The boon and bane of updates

Monday, January 15, 2018 at 10:57 PM UTC

I observe a phenomenon for several years. Software is getting more powerful, more feature-enriched but also more defective. It’s seems to be a natural thing that systems get screwed at some point the more complex they get.

Sometimes I wish vendors would keep a certain state of a software that runs nearly perfectly - and freeze it forever.

I’ll give you some examples:

Ubuntu Linux

Once a upon a time there was a Linux distro invented to provide an easy and fast way for the user to dive into the world of the IMHO most comprehensive and flexible operating system without the need to study tons of documentation. The idea was great though not completely worked out with the first throws back in 2004. It took about 2 years to get a stable and reliable system just with a few clicks during installation - awesome!

Then they decided to put everything useful and useless stuff into the default desktop installation they could find, changed the desktop managers and windows managers, the boot loader and of course the kernel. The latter is a natural thing due to security issues. But the times of hassle-free installation and even maintenance ended in 2012. 

Sure, you can install the latest iterations with ease on new systems but they won’t work properly on older computers. Even worse: the seamless update process is gone. If you ever try to upgrade from one of the version from the last 5 years to the next (or even the current one) you will end up in tears - if you are just a „user“ (without studying… see above).

At this time I proclaimed this term for the first time:

Developed to Death

Ubuntu is not the only product out there. I won’t mention Windows here, that would take to much text to explain my deep contempt on this pile of shit.

iOS / macOS

I have to mention something I really like to use and I just shortly discovered: iOS/macOS.

Frankly, I admit that I am a beta user. I have always the latest public betas in use on both systems. You say, „hey, don’t rant if you use unstable software“. I don’t, I just say that things that worked often are developed to an unstable state many updates later.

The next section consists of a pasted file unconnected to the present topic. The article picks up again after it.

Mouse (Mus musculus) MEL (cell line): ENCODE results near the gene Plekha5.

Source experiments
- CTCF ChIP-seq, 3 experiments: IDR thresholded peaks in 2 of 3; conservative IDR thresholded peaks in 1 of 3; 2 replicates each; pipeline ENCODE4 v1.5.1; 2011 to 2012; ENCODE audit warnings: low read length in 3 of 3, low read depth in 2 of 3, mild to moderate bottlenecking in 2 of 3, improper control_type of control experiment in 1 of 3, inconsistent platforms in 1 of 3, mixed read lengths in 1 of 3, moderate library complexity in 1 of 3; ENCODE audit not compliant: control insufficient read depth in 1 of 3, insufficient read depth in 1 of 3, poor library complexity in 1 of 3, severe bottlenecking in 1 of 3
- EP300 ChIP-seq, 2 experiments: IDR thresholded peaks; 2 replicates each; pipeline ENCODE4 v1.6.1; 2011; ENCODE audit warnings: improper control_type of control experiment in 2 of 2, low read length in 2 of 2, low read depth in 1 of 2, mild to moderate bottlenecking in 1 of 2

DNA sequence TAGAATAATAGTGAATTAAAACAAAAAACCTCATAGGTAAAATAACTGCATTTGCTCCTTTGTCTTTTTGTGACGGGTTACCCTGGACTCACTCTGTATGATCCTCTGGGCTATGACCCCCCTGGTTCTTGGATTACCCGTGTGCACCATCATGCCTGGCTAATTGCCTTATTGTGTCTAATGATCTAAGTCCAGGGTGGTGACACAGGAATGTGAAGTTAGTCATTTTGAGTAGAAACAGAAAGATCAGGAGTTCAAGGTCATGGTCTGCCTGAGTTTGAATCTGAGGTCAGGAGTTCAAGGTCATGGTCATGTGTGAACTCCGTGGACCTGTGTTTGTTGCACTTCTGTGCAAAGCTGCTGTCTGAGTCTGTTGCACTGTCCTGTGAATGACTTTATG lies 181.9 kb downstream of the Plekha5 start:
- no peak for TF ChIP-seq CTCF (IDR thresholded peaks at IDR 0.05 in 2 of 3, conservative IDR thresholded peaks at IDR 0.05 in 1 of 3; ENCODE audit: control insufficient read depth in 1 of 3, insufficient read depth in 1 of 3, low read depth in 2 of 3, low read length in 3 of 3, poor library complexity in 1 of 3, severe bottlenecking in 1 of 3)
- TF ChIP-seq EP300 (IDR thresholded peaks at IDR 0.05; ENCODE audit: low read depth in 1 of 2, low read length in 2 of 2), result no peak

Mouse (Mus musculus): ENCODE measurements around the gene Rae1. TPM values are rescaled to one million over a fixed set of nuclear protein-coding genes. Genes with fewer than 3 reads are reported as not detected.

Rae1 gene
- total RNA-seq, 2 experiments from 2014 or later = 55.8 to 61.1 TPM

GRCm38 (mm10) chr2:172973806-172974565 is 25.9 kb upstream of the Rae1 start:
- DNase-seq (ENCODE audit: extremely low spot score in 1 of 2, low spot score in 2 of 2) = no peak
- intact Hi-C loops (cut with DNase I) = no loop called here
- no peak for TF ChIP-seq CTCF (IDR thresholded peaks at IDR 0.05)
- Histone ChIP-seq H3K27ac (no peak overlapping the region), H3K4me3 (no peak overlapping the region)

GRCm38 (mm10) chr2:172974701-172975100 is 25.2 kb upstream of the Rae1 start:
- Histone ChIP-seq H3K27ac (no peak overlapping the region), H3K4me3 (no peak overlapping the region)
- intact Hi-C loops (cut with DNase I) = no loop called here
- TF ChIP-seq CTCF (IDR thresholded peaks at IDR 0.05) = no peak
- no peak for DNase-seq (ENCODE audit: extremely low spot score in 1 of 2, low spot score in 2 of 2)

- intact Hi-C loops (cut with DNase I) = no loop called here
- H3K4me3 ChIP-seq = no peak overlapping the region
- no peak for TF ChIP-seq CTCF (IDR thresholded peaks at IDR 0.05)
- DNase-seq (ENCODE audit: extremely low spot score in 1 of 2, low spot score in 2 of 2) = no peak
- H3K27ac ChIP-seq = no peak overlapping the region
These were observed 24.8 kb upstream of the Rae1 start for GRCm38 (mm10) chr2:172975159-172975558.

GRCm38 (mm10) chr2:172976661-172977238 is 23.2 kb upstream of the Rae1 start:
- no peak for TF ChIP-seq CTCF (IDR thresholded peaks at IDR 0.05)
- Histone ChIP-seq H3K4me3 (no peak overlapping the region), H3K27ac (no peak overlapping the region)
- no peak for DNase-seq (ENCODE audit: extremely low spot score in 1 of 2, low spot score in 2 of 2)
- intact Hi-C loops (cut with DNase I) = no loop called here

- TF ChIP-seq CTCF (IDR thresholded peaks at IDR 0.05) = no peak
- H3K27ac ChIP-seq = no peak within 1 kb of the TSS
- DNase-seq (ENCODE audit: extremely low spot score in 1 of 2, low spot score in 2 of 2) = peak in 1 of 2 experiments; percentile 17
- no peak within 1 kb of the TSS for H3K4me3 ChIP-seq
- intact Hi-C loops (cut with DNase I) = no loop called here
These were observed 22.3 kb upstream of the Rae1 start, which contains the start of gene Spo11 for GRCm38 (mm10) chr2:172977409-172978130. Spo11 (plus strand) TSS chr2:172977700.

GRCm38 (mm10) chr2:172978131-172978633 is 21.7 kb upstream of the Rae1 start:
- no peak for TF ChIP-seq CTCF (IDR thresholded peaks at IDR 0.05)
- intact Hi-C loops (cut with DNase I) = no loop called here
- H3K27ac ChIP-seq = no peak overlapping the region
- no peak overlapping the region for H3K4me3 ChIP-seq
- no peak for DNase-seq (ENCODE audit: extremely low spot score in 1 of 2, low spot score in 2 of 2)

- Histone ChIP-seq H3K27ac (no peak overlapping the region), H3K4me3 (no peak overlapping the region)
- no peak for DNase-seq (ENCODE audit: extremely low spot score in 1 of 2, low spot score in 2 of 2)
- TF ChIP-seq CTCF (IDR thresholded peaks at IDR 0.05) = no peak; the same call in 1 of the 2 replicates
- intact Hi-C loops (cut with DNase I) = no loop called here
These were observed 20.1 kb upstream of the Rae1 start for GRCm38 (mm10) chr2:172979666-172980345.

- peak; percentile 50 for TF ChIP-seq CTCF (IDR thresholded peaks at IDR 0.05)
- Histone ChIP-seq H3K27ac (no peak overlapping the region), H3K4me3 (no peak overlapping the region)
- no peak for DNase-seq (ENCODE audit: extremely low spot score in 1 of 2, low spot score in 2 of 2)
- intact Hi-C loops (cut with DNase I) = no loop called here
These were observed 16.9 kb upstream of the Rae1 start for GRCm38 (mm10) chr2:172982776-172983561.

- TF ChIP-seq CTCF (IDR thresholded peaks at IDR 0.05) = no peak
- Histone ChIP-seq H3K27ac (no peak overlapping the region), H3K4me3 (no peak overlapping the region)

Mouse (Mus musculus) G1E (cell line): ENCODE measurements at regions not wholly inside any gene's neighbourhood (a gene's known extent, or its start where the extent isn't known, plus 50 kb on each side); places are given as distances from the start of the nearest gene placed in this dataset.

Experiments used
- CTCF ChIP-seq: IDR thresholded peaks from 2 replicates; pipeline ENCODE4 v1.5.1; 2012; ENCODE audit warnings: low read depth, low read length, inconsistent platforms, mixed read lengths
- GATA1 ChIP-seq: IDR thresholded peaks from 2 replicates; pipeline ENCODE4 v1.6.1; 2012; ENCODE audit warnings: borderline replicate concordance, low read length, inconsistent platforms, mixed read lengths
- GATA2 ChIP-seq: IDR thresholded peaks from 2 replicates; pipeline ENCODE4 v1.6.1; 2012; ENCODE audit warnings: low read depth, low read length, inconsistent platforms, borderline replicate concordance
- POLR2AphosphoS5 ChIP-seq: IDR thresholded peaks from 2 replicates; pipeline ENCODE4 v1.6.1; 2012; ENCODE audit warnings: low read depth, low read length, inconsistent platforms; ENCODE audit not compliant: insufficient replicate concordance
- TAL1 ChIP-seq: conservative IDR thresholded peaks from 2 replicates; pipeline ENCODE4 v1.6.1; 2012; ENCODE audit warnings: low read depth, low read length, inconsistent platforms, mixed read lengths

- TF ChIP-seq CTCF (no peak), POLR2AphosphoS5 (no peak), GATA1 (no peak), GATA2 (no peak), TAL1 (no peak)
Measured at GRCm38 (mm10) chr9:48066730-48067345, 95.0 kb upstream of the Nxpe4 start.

So is iOS and especially Homekit. Homekit is quite new within the iOS universe. It worked well but with the latest update (that fixes Spectre and Meltdown) everything got screwed up. No automation is working, syncing with Philips Hue does not work at all (the scenes are not available). I don’t know if also maybe the Philips Hue app got screwed, too, as it also received an update during the last days.

But this is the point: for the end user it does not matter WHAT was fixed, it matters that nothing works like before. I miss the transparency, the upgrade paths documented etc. 

As I am writing this I try to install macOS Sierra / High Sierra on an ld iMac 21“ which came with Lion (10.7.5) - a challenge! Apple dropped support for older versions, you cannot download them anymore via the app store. Besides that I hat trouble with a brand new Apple ID trying to access the app store, the new filesystem APFS on High Sierra (that prevents downloading anything older than High Sierra - which is EVERYTHING before) to create an install medium (USB dongle).

You can see: it’s not always the best choice to have the latest crap. If it works for you, just try to keep it! I am aware of the fact that vendors aren’t making this an easy job for us „hobby admins“…

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